The U.N. High Commissioner for Refugees estimates that 30-40 percent of all registered refugees leave Lebanon each year and of those who leave, most are accepted for resettlement in a third country, said Dana Sleiman, the public information associate at UNHCR.Habib Malik, who teaches history at the Lebanese American University, said many refugees are caught in a “legal limbo” while in Lebanon, which is also often only “a stepping stone for a third country.”

“Lebanon does not have the capacity to naturalize or accept outsiders,” Malik added. “It’s a tragic situation to see such minorities suffer.”Refugees are not entitled to work, and those who do find work without a permit are often exploited, Sleiman said. They can also get in trouble with the law.“Refugees who enter without prior authorization or who overstay their visas are … at risk of arrest, detention and deportation,” she added.

“At any given time there are close to 100 persons of concern detained in Lebanon either for illegal stay or for working without a permit,” Sleiman said. “Many are held long beyond the length of their sentences, put with serious criminals in overcrowded cells where harassment and discrimination are a constant concern.”

Most refugees arrive deeply distraught, many have experienced trauma and are in need of psychiatric assistance. UNHCR teams with partners to confront the hardships facing refugees, and operates in Lebanon with a budget of over $9 million, said Sleiman.This budget is directed to many areas. UNHCR and its partners provide counseling services, assist refugees to find housing and to purchase food and essentials. They help children attend school and help ensure that refugees receive essential medical services, including psychosocial support.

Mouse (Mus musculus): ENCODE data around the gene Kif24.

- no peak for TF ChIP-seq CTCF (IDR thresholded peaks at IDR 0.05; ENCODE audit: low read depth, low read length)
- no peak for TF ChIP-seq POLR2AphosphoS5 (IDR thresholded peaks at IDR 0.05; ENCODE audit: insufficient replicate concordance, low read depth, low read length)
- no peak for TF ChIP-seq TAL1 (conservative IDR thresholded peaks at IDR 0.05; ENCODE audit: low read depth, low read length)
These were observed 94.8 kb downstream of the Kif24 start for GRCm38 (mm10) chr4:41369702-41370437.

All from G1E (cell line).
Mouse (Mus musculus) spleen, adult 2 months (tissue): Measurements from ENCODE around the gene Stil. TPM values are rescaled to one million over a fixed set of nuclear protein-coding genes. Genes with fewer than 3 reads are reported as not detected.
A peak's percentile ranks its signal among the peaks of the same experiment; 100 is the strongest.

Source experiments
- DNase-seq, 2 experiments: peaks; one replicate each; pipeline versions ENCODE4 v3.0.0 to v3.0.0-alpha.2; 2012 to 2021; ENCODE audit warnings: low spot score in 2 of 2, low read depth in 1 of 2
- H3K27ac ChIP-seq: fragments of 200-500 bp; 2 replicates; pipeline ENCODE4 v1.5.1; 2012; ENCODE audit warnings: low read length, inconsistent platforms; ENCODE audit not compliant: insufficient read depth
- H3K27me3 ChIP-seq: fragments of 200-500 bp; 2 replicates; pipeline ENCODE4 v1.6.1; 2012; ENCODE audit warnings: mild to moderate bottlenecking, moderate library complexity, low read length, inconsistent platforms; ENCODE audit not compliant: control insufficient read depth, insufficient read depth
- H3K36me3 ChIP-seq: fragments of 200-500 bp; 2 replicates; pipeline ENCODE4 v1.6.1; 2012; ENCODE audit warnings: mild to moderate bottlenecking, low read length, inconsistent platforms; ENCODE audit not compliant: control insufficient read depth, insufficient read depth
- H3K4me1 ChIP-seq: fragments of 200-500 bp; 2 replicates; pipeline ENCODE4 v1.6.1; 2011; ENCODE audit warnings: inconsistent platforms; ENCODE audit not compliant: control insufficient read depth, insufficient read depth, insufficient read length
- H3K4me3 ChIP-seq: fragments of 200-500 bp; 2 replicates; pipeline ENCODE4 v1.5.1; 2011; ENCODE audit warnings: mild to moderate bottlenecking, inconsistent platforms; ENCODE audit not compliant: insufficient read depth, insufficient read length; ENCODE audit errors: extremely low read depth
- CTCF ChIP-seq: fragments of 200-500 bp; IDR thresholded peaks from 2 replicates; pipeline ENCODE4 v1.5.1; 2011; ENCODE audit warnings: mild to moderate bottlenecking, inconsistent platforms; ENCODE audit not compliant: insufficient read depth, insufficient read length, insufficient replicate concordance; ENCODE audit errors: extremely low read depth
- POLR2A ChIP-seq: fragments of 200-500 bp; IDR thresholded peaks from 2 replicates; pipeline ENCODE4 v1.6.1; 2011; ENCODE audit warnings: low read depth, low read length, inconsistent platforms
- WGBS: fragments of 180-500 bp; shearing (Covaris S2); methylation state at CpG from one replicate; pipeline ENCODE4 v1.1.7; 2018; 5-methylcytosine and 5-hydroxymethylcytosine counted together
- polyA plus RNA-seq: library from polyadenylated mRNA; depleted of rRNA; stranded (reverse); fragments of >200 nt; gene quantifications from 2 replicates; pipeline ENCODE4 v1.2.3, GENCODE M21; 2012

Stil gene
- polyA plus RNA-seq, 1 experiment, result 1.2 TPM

Khalida lives in Fanar illegally with her three children. She left her home, her relatives and her job as a writer because of the constant threats she and her family faced in Iraq. “They attacked my son because of his faith,” she said.She receives medical aid for her cancer from Caritas, a non-governmental organization that provides educational, medical, legal, psychiatric and financial services for people in need. Caritas’s major contributor is the UNHCR and they work closely together in helping refugees.

Inside the Caritas Iraqi refugee center in Sad al-Bouchriyeh in Fanar, sits Rania Chehab, the senior social worker in charge of the center. Her wooden desk is covered with stacks of white, green, and yellow and on her right a gray telephone rings endlessly.Outside her office sit a dozen Iraqi refugees on plastic chairs all waiting for her. The door opens abruptly and a woman walks in hastily. She holds a tissue in her hand, and tears streaming down her face. “Rania, I need to talk to you now, please” she says.